Your first time...

Discuss all things pertaining to the EnderVerse milieu.
Dao-troit
Launchie
Launchie
Posts: 1
Joined: Thu Dec 14, 2006 8:23 pm

Your first time...

Postby Dao-troit » Thu Dec 14, 2006 8:39 pm

As my first post, I thought this was an appropriate topic. Does anyone vividly recall their first enterance into the Enderverse? I'm sure we all do.

EG was an option for a reading assignment when I was in fifth grade (I'm 25 now). I wasn't an avid reader by any stretch of the imagination. I remember choosing EG amongst about 30 or 40 books simply because it had a spaceship on the cover.

OSC was the first author to teach me the power of the written word. From the removal of Enders' birdie to his discovery of the cuccoon, I was enthralled. I just started working at a book store and have devoured the shadow series and am in the middle of Xenocide again.

Yesterday at work a young girl asked me to recommend a good book. I handed her EG and told her what I've just told all of you. Rarely do I feel such a sense of accomplishment. I only hope that OSC does for her what he did for me.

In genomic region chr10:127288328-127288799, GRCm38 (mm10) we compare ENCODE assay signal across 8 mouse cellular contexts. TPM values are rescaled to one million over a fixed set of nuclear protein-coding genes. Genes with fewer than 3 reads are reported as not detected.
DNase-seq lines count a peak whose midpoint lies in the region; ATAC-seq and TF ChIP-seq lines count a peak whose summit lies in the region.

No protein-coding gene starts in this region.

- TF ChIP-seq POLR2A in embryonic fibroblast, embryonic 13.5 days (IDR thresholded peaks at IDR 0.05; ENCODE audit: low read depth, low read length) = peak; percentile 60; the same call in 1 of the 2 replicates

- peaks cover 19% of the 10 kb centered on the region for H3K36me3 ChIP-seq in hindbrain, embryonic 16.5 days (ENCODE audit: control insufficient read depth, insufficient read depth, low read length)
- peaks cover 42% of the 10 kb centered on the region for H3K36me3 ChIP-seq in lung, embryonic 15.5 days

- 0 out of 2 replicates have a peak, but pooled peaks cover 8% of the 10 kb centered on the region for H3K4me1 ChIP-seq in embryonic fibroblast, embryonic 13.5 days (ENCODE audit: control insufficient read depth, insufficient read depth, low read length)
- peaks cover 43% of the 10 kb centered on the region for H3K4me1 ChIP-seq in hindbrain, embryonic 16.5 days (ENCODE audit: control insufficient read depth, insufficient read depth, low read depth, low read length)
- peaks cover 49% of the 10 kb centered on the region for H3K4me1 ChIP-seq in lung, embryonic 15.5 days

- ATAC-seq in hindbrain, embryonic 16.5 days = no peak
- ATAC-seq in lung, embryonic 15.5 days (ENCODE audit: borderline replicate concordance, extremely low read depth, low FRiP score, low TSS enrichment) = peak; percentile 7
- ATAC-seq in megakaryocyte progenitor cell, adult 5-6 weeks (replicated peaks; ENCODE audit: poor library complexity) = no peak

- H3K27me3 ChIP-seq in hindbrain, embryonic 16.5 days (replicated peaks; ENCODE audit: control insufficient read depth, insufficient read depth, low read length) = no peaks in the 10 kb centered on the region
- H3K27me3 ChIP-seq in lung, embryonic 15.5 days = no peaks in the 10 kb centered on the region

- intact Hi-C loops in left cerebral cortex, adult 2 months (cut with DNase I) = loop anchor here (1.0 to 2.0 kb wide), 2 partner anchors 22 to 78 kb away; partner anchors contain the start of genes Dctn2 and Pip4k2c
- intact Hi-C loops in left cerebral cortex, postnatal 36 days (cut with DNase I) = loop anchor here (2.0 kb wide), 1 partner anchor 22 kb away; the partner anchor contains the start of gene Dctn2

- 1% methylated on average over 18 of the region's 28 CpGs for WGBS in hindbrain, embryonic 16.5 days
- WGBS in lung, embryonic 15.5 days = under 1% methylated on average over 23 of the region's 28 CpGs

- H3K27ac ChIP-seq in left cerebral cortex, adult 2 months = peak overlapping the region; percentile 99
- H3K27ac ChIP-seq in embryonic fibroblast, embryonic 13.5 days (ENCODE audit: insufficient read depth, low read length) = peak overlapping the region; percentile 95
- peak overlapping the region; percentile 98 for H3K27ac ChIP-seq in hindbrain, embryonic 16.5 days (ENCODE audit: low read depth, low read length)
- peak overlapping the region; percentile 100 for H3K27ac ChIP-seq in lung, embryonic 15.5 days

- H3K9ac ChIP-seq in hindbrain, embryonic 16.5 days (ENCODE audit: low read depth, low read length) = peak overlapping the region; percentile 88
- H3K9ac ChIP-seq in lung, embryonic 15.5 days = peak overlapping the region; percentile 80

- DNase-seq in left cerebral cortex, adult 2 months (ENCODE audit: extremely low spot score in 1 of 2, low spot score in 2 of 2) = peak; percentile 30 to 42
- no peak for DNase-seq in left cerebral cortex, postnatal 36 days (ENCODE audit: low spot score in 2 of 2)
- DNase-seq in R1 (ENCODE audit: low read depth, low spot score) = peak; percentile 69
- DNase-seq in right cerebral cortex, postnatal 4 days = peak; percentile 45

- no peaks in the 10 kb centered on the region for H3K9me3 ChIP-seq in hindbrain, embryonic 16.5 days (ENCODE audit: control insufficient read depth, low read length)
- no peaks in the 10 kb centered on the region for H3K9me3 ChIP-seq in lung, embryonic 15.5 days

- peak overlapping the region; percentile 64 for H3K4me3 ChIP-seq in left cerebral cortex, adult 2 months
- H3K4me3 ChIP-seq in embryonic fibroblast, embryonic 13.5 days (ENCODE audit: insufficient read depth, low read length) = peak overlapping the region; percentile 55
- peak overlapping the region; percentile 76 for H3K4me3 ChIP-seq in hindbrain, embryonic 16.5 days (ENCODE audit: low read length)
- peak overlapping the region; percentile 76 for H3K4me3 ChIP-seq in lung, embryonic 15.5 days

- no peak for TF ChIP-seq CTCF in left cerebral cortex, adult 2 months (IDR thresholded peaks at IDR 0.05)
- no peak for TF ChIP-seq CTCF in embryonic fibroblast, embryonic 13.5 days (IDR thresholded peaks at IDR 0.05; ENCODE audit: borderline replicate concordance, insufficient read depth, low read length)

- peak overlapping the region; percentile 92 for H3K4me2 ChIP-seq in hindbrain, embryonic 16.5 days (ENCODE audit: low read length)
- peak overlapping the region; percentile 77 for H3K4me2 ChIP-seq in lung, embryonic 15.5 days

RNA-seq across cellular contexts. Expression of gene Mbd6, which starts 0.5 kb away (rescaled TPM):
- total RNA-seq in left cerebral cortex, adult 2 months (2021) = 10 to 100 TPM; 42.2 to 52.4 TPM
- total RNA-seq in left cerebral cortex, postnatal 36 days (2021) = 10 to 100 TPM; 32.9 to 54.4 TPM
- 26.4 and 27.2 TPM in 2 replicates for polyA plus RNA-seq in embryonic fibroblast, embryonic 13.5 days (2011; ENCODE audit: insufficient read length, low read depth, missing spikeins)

Anybody else?

User avatar
fawkes
Toon Leader
Toon Leader
Posts: 915
Joined: Mon Nov 20, 2006 3:53 pm
Title: punk
Location: Denver, Colorado
Contact:

Postby fawkes » Thu Dec 14, 2006 8:48 pm

Well, let's see... I read EG about 5 months ago. Yeah, I'd say I can remember it pretty well :)
Step one, take off your shirt. Step two ... Step three, PROFIT!

User avatar
Crazy Tim
Launchie
Launchie
Posts: 5
Joined: Tue Dec 12, 2006 7:34 pm
Contact:

Postby Crazy Tim » Fri Dec 15, 2006 2:06 pm

yea, i remember the first time i read ender's game. I was in middle school and i had to read it for a book report. I remember reading the book over and over again after finishing the report. Now here i am, a junior in high school, writing a research paper for english on EG. ahh.....the splendor of enders game

User avatar
Dr. Mobius
Speaker for the Dead
Speaker for the Dead
Posts: 2523
Joined: Thu Sep 28, 2006 12:11 pm
Title: Stayin' Alive
First Joined: 17 Aug 2002
Location: Evansville, IN
Contact:

Postby Dr. Mobius » Sun Dec 17, 2006 5:58 am

I remember sleeping through a bit more of class than usual the next day because I pulled an all-nighter to read it in one sitting.
The enemy's fly is down.
Image

User avatar
Young Val
Commander
Commander
Posts: 3165
Joined: Tue Sep 26, 2006 7:00 pm
Title: Papermaster
First Joined: 12 Sep 2000
Location: from New York City to St. Paul, MN (but I'm a Boston girl at heart).
Contact:

Postby Young Val » Sun Dec 17, 2006 9:21 am